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Frequently Asked Questions about Working in the EU

Unemployment Benefit in another Member State

It is possible to have your unemployment benefit paid to you in a Member State other than that where you were previously employed.  You have to fulfil certain conditions and the benefit is payable only for three months extendable to a maximum of six months.

I worked in the IT industry in Ireland and was made redundant in March. I have been unable to find further employment in the IT sector in my local area. I have a sister living in Germany. She has suggested that I go and look for work in Germany. I have heard that it may be possible to transfer my unemployment benefit to Germany but am unsure if this is true. Can you advise me whether I would be entitled to claim my unemployment from Ireland while living in Germany?

If you have been receiving Unemployment Benefit in Ireland for at least 4 weeks and wish to go to a country covered by EC Regulations to look for work e.g. Germany, you can receive payment of this benefit there for a period of three months which may be extended to six months.

To transfer your unemployment benefit from Ireland to Germany, you must fulfill the following conditions:

  1. You must have made yourself available to the employment services of the country that pays your benefits for at least four weeks after becoming unemployed. Exceptions can be made.

  2. You have to apply for a U2 form at your local social security office. This document will allow you to register with the employment services abroad.

  3. Within seven days after leaving, you have to register with the employment services of the country where you want to look for a job. You then have to comply with the obligations and the control procedures organised by the employment services there.

  4. If you are not able to find a job, you have to return before the expiry of the period specified on your U2 form. If you return later, without the explicit permission of the employment services of the country that pays your benefits, you will lose all remaining entitlements.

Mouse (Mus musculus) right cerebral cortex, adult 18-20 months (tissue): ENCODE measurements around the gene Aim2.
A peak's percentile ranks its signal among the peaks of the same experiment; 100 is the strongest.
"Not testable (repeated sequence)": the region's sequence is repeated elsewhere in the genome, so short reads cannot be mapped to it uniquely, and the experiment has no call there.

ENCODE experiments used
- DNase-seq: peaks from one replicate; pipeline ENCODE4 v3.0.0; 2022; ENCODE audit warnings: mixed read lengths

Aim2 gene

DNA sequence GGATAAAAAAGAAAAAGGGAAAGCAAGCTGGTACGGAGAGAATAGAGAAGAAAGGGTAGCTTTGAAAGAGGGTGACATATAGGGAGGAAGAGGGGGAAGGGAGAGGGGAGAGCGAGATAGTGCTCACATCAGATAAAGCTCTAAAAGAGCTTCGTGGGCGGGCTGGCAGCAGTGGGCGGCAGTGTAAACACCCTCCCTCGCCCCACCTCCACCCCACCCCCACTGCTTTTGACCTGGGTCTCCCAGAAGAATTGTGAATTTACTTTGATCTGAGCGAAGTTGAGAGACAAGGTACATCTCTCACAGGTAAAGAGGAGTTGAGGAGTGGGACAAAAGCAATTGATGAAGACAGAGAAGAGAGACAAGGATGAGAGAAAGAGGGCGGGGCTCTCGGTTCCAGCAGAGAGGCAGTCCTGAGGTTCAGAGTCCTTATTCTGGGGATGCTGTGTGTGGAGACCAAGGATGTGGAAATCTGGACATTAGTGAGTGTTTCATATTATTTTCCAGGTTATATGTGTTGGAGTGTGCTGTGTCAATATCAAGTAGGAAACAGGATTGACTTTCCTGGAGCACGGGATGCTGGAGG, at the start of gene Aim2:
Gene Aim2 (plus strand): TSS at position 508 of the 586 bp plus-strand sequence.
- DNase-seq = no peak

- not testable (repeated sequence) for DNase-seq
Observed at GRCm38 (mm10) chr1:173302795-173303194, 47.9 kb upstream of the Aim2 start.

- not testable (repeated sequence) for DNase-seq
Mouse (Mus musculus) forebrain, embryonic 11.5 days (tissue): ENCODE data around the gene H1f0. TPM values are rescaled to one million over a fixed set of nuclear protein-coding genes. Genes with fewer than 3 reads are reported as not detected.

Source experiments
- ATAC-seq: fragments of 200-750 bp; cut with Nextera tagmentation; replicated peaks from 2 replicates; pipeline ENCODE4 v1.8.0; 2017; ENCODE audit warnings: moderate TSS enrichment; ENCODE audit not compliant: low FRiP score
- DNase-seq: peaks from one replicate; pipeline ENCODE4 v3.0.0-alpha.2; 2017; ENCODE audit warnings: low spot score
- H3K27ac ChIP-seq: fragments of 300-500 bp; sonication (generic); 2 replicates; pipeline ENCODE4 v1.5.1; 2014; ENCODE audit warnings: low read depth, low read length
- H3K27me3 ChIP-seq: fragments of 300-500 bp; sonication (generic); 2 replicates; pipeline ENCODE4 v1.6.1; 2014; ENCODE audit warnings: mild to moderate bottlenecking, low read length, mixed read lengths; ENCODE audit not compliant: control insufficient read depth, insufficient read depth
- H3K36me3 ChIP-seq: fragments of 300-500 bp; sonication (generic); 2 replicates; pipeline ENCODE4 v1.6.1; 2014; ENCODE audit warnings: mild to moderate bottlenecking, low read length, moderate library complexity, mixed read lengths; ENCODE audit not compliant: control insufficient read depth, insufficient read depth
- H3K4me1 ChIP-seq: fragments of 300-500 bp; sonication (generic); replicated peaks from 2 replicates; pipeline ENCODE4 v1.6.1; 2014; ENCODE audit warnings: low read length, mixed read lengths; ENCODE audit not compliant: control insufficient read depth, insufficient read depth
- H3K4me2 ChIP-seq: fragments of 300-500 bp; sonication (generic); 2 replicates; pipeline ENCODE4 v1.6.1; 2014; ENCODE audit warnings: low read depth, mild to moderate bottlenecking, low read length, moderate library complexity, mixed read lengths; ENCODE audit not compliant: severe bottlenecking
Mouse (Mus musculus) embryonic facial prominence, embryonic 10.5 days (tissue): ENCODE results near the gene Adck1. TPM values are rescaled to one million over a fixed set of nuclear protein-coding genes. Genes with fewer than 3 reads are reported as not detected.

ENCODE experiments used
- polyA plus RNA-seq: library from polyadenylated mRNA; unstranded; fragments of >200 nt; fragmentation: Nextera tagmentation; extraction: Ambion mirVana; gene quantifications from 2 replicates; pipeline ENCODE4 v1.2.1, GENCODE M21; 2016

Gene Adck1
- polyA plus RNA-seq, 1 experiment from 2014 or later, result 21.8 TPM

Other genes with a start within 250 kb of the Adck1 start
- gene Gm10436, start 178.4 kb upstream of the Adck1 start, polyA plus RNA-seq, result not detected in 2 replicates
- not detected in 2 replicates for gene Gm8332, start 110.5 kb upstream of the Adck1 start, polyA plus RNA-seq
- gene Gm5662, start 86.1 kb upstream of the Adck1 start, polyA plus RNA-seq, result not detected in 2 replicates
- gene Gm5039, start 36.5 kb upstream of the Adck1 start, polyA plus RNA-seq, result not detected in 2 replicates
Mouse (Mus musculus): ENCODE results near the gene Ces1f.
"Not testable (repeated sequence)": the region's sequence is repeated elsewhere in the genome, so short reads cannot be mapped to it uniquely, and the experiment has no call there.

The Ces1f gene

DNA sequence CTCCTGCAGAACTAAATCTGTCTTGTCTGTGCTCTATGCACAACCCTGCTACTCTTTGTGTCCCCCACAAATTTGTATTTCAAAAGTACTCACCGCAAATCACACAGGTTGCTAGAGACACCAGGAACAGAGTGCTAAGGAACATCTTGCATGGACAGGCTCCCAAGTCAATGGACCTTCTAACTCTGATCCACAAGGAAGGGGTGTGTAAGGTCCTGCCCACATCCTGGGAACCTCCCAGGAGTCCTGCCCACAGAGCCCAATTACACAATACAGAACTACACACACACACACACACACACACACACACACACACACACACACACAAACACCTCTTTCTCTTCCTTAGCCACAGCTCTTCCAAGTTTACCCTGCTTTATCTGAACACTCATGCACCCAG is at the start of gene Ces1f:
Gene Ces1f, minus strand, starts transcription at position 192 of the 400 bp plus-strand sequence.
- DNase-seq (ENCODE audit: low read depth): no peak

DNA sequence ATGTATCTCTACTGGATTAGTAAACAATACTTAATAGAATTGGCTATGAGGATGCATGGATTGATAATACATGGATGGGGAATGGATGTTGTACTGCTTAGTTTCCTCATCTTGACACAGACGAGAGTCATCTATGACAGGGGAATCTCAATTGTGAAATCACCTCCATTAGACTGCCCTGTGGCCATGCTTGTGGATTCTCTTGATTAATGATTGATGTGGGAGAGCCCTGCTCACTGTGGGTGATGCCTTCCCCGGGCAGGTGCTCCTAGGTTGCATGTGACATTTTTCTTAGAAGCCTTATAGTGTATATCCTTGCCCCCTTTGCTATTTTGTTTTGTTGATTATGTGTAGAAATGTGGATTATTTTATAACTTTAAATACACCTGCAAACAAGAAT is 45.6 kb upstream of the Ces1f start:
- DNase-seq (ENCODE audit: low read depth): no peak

To obtain further information on transferring your Unemployment Benefit to Germany, I recommend that you contact International Records Section, Social Welfare Services Office, Floor 1, O'Connell Bridge House, D'Olier Street, Dublin 2. Tel: (01) 8748444.


Obtaining Employment in another Member State

When you go to another Member State of the EU to seek work, you are entitled to be treated equally with nationals of that country in relation to access to work and working conditions such as pay and holidays. 

I am an Irish national currently seeking employment in Denmark. I am encountering a problem in that I cannot obtain a job without providing my national insurance number and I cannot obtain a national insurance number without being able to provide evidence of employment in Denmark. What can I do?

This is a recurring problem in the EU and one which constitutes an obstacle to the free movement of workers. In order to attempt to resolve the issue in your case, I would recommend that you contact the Danish SOLVIT representative. SOLVIT is a network established to quickly and informally resolve problems caused by misapplication of EU law by public authorities. The website address for the national SOLVIT centres, where you will find further information concerning the service and contact details for the Danish representative, is

For further general information on your rights as a worker in the EU, you may wish to consult the following website:


Facilities for persons with disabilities

Are all employers required to adopt measures to facilitate persons with disabilities?

This question was answered in a case before the Court of Justice of the EU.  In Commission v Italy C-312/11, the Court relied on Directive 2000/78/EC (Equal Treatment in Employment) to find that Member States must create an obligation for employers to adopt effective and practical measures (adapting premises, equipment, patterns of working time, the distribution of tasks), taking into account each individual situation, which will enable any person with a disability to have access to, to participate in or advance in employment and to undergo training without imposing a disproportionate burden on the employer.